A more one-hit approach was taken by artists John Beagles and Graham Ramsay with Sanguis Gratia Artis, or Black Pudding Self-Portrait. The video recording chronicles the artist’s blood being drawn by a nurse, followed by a cooking demonstration where the artists mixed their own blood with oats, barley, cream, and suet to prepare the traditional British breakfast treat.
Although these materials—blood, breast milk, feces, urine, and semen—are some of the most natural, organic substances in the world, their use in art often receives the bulk of negative media attention, often ignoring or misrepresenting the motives and themes of the artists who use them. Culture wars in the 1990s showcased hysteria over key works of art made in this way: most famously, Andres Serrano’s Piss Christ and Chris Ofili’s The Holy Virgin Mary. Serrano regularly uses urine, blood, and semen to create well-executed photography; his work has even been featured as the cover art for two Metallica albums.
News stories written during the Rudy Giuliani vs. Brooklyn Museum controversy of 1999 inaccurately reported Ofili’s painting as being “smeared” with elephant dung, though it was actually carefully used as a decorative element reflecting Ofili’s Nigerian roots. The uproar was caused partly by what was perceived as anti-Christian bias.
Just a few years before that controversy, British art duo Gilbert and George released their Naked Shit Pictures series, taking on the Bible for producing so much shame over the human body and its functions. Their work, in turn, owes a debt to Piero Manzoni, who challenged notions of artistry and commodity through works like Artist’s Shit (1961).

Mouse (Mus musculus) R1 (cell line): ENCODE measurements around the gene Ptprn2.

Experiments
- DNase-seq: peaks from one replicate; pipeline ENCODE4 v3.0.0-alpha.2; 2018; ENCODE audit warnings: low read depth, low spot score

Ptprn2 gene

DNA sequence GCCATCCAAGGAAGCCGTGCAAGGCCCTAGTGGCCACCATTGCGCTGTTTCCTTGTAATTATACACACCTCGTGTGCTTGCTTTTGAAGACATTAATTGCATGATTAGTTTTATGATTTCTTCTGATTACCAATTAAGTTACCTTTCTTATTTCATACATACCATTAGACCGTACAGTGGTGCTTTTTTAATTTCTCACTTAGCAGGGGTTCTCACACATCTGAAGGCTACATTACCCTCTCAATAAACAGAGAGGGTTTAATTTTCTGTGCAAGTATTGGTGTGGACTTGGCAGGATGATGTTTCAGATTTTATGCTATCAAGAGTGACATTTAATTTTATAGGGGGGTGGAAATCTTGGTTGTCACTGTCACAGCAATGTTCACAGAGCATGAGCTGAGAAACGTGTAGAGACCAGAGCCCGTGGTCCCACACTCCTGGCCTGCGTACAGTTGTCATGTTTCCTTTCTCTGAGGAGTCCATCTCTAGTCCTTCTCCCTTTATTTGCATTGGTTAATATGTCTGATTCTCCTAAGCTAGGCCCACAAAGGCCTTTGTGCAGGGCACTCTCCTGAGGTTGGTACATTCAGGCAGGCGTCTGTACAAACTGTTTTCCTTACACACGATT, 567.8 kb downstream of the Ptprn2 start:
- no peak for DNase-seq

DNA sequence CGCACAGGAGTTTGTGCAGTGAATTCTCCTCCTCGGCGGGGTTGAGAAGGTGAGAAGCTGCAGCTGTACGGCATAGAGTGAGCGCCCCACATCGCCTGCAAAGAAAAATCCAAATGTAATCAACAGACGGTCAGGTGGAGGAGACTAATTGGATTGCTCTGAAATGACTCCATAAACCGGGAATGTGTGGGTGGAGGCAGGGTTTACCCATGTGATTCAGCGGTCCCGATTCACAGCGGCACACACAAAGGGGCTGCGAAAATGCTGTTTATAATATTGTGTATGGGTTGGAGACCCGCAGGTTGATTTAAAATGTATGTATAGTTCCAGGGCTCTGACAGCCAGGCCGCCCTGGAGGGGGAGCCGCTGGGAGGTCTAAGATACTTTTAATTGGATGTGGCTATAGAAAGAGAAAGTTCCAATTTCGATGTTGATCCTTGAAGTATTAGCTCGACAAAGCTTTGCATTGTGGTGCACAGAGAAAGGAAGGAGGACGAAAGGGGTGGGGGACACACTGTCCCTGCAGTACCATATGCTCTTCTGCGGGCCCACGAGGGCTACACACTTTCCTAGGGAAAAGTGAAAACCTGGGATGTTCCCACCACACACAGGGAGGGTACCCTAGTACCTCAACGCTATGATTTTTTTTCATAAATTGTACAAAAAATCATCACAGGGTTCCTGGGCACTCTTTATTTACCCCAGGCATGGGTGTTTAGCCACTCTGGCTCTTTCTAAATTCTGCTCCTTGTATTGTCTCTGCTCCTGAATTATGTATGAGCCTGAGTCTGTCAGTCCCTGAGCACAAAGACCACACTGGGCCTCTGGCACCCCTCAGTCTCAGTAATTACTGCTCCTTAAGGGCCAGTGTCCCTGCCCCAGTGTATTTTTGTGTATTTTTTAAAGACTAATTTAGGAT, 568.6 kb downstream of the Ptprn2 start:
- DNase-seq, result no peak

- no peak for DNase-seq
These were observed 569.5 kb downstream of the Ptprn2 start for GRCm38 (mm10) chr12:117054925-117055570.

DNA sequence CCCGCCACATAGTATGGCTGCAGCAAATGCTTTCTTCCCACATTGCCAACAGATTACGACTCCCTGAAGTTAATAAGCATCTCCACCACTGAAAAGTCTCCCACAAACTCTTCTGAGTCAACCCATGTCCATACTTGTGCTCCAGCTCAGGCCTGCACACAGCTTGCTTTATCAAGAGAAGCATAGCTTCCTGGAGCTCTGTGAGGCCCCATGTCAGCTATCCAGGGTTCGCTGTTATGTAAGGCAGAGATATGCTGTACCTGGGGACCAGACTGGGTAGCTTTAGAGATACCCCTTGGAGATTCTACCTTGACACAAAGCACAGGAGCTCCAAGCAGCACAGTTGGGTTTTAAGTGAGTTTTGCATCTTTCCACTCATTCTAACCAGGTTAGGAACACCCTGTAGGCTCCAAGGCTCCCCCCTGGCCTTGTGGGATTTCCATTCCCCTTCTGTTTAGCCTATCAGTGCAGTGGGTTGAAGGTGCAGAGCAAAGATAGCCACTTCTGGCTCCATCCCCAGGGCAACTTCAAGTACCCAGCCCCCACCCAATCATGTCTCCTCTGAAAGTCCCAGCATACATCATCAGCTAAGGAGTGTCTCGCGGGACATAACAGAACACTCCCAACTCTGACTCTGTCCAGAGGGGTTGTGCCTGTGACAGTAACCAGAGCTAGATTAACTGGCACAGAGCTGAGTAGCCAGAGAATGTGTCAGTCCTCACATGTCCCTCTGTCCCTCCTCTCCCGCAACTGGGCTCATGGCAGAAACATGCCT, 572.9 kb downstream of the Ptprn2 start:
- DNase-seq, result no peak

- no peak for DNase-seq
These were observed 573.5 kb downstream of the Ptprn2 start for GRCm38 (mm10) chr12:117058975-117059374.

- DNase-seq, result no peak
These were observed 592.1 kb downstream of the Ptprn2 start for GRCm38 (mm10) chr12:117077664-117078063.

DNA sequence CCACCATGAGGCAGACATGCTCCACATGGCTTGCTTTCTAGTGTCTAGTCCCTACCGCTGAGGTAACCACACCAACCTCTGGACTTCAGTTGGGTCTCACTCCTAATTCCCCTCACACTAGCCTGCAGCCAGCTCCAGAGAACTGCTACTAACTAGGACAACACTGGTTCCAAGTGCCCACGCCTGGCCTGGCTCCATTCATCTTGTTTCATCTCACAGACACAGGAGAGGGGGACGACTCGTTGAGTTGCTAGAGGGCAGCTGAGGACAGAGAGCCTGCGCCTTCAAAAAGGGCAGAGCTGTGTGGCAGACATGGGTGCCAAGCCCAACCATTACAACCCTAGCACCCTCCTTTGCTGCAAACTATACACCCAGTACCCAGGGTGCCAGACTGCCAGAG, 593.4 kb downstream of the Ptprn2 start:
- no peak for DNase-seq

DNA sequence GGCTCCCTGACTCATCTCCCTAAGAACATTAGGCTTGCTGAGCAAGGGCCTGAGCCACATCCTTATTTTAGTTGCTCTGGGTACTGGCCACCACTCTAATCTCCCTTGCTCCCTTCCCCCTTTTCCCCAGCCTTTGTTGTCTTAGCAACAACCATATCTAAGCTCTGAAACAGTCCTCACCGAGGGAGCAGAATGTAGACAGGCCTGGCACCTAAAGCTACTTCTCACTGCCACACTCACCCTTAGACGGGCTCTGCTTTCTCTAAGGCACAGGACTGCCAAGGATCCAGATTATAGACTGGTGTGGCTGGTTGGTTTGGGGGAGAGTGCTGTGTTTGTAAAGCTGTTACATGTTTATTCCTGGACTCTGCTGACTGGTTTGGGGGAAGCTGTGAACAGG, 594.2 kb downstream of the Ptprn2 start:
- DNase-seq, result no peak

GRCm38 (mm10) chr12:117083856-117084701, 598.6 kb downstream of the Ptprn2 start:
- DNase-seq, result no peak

Aside from the use of bodily fluids, the novel juxtaposition of natural elements is a common thread in twentieth and twenty-first century art. Maurizio Cattelan (Novecento) and Damien Hirst (The Physical Impossibility of Death in the Mind of Someone Living) often use taxidermied or preserved animals and carcasses in their work, while earth and sea are the media for Land art artists like Michael Heizer (Double Negative), Robert Smithson (Spiral Jetty) and Walter De Maria (The New York Earth Room).
Of course, a unique artistic statement can be made without the use of fluids, bodies, or rocks. Conceptual art is the key example of this, since much of what makes up the art associated with this movement is nonmaterial, like ideas and cognition. Robert Barry famously used invisible media in his 1969 Inert Gas Series and Telepathic Piece.
The works and artists mentioned above reveal the liberating and equalizing tendencies in modern and contemporary art. Art is no longer accessible only to those with the money to purchase paints and lacquers or pay tuition for drawing and sculpting classes. It can be informed by personal topics or social issues often forced to remain in hiding or by exploring “art as idea as idea” and the limits of the human body and mind.
Orion Wertz examines the textile paintings of Paolo Arao alongside landscapes, portraits and abstract works on paper.
Daniel Fuller muses fondly over the showmanship of the Bayou Classic, the subject of Keith Duncan's new works on view at Fort Gansevoort.
Burnaway takes a Close Look at Looking Male, a photography exhibition of works from The Do Good Fund Collection at the LaGrange Art Museum.